"The Government knew there was a place called Fort Guyana somewhere deep inside the jungle that the British had built and we went off to explore that, find it, clear it, map it.

"That was the start of the hook, the actual fascination because I've always been interested in history - but the fascination of finding something and bringing it forward, especially things that had been forgotten - bringing it forward in people's minds and saying this is what we've got here, look at this incredible history. …

The rest of this article is only available to active members of Questia

Already a member? Log in now.

Notes for this article

Add a new note
If you are trying to select text to create highlights or citations, remember that you must now click or tap on the first word, and then click or tap on the last word.
One moment ...
Default project is now your active project.
Project items

Items saved from this article

This article has been saved
Highlights (0)
Some of your highlights are legacy items.

Highlights saved before July 30, 2012 will not be displayed on their respective source pages.

You can easily re-create the highlights by opening the book page or article, selecting the text, and clicking “Highlight.”

Citations (0)
Some of your citations are legacy items.

Any citation created before July 30, 2012 will labeled as a “Cited page.” New citations will be saved as cited passages, pages or articles.

We also added the ability to view new citations from your projects or the book or article where you created them.

Notes (0)
Bookmarks (0)

You have no saved items from this article

Project items include:
  • Saved book/article
  • Highlights
  • Quotes/citations
  • Notes
  • Bookmarks
Notes
Cite this article

Cited article

Style
Citations are available only to our active members.
Buy instant access to cite pages or passages in MLA, APA and Chicago citation styles.

(Einhorn, 1992, p. 25)

(Einhorn 25)

1. Lois J. Einhorn, Abraham Lincoln, the Orator: Penetrating the Lincoln Legend (Westport, CT: Greenwood Press, 1992), 25, http://www.questia.com/read/27419298.

Cited article

From Action Man to History Man; from the Jungles of South America to the Grandeur of Gibside, Karen Dent Meets Action Man Turned Heritage Consultant Tony Walton
Settings

Settings

Typeface
Text size Smaller Larger Reset View mode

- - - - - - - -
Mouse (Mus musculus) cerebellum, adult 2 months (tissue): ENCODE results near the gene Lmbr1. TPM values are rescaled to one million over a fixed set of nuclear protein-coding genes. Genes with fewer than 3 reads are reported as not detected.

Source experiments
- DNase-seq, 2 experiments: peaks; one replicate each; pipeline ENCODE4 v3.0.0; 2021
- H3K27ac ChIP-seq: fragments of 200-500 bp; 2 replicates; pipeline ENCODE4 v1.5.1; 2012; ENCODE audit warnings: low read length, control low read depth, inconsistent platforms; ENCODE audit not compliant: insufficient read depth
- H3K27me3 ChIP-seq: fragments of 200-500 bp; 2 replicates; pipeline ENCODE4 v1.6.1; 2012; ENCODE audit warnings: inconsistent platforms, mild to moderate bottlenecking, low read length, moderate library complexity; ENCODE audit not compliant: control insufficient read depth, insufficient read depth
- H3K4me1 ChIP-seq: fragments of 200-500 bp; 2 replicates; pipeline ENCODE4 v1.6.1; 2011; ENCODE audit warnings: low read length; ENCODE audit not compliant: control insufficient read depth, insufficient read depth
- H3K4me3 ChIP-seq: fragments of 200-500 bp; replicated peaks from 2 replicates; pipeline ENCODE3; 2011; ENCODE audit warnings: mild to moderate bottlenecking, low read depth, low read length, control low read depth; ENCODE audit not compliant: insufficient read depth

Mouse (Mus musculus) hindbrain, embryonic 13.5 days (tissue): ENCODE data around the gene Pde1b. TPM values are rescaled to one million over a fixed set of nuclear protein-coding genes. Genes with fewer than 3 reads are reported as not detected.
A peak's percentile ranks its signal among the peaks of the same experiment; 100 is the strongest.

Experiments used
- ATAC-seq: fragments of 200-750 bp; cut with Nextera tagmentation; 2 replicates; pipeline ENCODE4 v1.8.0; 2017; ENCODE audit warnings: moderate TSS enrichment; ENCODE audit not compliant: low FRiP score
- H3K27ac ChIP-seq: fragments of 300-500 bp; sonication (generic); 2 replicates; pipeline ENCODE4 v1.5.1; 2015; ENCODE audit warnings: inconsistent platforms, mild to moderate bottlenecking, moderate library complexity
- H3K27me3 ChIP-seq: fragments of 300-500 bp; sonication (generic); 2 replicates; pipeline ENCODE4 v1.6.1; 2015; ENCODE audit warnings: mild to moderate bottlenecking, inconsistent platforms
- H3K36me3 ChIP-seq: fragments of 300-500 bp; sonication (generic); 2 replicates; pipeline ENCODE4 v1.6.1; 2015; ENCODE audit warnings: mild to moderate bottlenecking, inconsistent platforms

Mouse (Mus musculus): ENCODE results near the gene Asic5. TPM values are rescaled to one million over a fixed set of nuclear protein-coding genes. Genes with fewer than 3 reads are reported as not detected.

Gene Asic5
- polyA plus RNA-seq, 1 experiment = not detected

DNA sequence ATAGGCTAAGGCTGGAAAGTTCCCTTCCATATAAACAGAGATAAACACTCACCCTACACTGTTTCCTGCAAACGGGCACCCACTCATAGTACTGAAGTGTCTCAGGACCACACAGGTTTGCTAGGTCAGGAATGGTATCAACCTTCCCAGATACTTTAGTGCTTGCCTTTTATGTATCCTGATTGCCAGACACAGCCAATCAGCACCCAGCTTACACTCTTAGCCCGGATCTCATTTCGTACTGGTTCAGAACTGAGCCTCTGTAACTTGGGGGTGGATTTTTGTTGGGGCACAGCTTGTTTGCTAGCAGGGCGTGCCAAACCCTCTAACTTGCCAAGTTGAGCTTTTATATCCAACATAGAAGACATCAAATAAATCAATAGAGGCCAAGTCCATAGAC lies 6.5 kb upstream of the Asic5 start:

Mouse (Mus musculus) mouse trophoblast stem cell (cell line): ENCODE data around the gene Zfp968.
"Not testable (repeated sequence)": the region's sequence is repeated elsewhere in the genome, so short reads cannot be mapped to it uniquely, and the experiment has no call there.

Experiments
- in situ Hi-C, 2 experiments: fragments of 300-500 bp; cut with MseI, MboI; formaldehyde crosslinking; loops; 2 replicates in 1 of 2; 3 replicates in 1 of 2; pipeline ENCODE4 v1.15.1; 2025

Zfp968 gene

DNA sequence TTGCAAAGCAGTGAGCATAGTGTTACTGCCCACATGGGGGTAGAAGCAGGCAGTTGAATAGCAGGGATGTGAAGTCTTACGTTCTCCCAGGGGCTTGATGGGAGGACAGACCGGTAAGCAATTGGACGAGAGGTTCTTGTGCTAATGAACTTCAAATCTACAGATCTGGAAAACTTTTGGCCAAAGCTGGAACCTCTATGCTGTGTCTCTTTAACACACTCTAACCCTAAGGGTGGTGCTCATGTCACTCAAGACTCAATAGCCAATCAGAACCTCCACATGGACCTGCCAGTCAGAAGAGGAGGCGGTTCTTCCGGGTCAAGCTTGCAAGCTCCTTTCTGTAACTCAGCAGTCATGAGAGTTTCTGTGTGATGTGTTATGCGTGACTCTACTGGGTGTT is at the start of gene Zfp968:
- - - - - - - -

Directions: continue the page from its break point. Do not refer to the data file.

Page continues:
Search within

Search within this article

Look up

Look up a word

  • Dictionary
  • Thesaurus
Please submit a word or phrase above.
Print this page

Print this page

Why can't I print more than one page at a time?

Help
Full screen

matching results for page

    Questia reader help

    How to highlight and cite specific passages

    1. Click or tap the first word you want to select.
    2. Click or tap the last word you want to select, and you’ll see everything in between get selected.
    3. You’ll then get a menu of options like creating a highlight or a citation from that passage of text.

    OK, got it!

    Cited passage

    Style
    Citations are available only to our active members.
    Buy instant access to cite pages or passages in MLA, APA and Chicago citation styles.

    "Portraying himself as an honest, ordinary person helped Lincoln identify with his audiences." (Einhorn, 1992, p. 25).

    "Portraying himself as an honest, ordinary person helped Lincoln identify with his audiences." (Einhorn 25)

    "Portraying himself as an honest, ordinary person helped Lincoln identify with his audiences."1

    1. Lois J. Einhorn, Abraham Lincoln, the Orator: Penetrating the Lincoln Legend (Westport, CT: Greenwood Press, 1992), 25, http://www.questia.com/read/27419298.

    Cited passage

    Thanks for trying Questia!

    Please continue trying out our research tools, but please note, full functionality is available only to our active members.

    Your work will be lost once you leave this Web page.

    Buy instant access to save your work.

    Already a member? Log in now.

    Oops!

    An unknown error has occurred. Please click the button below to reload the page. If the problem persists, please try again in a little while.